City officials received the green light from an area church on an easement for a new housing development into the church parking lot.
Antioch Baptist Church gave the OK Sunday evening in an email to Chris Davis, Gainesville housing manager.
The city plans to build five affordable homes with a $1 million grant on a piece of property between Martin Luther King Jr. Boulevard and Mill Street.
In November, the city requested that access to the homes come through the church’s secondary parking lot for Sunday services. Davis said visibility on Martin Luther King Jr. Boulevard is poor and the city preferred that residents of the homes use Mill Street instead.
“We didn’t want to put people in harm’s way by putting them out onto MLK,” Davis said. “Right there is a curve that impairs your vision, so that was our main intent, to avoid that.”
Davis said city officials also hoped to create a sense of connectivity between the new homeowners and the rest of the community.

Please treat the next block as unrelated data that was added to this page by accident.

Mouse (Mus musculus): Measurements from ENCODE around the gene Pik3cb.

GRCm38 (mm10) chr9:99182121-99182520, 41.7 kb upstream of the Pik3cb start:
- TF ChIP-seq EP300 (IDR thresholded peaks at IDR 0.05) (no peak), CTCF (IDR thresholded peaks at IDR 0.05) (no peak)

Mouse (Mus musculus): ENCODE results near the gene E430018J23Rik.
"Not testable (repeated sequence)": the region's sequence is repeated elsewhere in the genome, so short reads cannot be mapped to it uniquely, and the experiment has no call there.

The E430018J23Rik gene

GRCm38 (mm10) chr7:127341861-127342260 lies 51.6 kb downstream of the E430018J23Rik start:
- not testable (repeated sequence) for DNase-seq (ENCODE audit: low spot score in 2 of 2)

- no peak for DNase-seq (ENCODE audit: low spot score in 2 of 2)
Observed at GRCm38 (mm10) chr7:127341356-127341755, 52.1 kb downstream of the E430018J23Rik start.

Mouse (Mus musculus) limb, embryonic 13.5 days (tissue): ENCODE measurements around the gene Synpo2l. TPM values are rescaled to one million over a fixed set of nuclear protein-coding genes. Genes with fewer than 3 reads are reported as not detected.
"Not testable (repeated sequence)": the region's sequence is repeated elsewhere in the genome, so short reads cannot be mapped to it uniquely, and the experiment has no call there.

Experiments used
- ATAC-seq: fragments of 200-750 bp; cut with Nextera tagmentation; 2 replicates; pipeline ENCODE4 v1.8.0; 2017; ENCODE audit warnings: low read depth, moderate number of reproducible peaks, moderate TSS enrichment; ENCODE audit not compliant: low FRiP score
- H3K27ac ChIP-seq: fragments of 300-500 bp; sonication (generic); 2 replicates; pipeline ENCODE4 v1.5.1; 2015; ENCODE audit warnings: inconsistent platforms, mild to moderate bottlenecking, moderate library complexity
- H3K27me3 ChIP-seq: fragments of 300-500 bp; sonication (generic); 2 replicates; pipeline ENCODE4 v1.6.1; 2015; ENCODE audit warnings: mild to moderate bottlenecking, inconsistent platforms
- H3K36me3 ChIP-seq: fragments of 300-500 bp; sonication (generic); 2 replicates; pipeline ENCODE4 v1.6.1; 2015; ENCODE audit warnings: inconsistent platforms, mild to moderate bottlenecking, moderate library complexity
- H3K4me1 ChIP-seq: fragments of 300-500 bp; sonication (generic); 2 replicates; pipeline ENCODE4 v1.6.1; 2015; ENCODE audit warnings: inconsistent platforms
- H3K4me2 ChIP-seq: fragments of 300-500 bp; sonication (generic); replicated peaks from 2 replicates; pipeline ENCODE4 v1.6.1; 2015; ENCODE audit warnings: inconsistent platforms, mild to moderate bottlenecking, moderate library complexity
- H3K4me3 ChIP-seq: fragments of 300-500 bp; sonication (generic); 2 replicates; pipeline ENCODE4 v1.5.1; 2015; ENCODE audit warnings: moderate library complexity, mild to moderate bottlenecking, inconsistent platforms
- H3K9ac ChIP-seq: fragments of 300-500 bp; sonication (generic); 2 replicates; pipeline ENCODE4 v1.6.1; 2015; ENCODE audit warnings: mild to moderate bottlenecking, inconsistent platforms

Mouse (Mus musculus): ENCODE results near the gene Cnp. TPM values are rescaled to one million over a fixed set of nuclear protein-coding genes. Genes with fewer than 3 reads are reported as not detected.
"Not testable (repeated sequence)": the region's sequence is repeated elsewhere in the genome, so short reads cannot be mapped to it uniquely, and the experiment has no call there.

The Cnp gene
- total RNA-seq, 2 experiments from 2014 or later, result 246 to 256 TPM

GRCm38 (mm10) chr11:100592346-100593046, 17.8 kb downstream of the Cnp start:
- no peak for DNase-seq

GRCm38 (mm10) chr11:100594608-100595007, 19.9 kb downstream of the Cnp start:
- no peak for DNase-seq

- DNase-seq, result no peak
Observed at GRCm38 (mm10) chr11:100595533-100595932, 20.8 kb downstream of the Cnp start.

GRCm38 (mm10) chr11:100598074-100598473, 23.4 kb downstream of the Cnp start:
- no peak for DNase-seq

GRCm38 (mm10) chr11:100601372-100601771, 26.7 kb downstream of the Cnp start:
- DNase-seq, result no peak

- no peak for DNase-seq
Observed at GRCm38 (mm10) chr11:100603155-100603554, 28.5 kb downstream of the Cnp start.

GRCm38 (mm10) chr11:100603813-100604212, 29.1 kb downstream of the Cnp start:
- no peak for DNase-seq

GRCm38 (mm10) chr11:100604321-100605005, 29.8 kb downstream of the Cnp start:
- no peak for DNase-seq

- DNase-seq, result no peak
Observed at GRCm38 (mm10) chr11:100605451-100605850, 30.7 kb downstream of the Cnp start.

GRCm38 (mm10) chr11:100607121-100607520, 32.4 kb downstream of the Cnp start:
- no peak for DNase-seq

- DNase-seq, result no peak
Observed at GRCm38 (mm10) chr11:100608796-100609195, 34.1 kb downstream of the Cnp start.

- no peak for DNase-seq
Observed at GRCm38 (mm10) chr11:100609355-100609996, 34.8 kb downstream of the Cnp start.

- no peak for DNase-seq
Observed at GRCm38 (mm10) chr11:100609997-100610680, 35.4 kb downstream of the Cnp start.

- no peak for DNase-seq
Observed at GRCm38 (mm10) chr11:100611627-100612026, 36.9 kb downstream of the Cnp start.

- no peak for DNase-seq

“Our goal is to increase home ownership and we want those folks to feel like they are part of that neighborhood,” he said. “I don’t want to build homes with their backs facing the neighborhood.”
Representatives from the church were unavailable for comment Monday, but Davis said the arrangement will benefit the church as well. The city will make improvements to and pave the gravel lot.
Davis said the city is now waiting on the state for the project to move forward.
“The state doesn’t have what they need in terms of policies and procedures that we’re supposed to follow,” he said.
“They still need to put those in place. We’re just getting everything ready so that once they do, we can proceed. We will probably go ahead and start the improvements to the parking lot, because that’s something we can go ahead and get underway.”
The city can go ahead with what Davis called “soft costs” and planning, and the grant will reimburse it. Changes to the property will happen once the state gives the go-ahead.
The homes, once constructed, will be priced between $70,000 and $80,000 and sold to buyers under strict income limits.
Davis said proceeds from sales of these homes would be pumped back into the city housing program for more, similar projects.
“Once these are built and sold, those funds will be rolled back in to build more,” he said. “Hopefully it will continue.”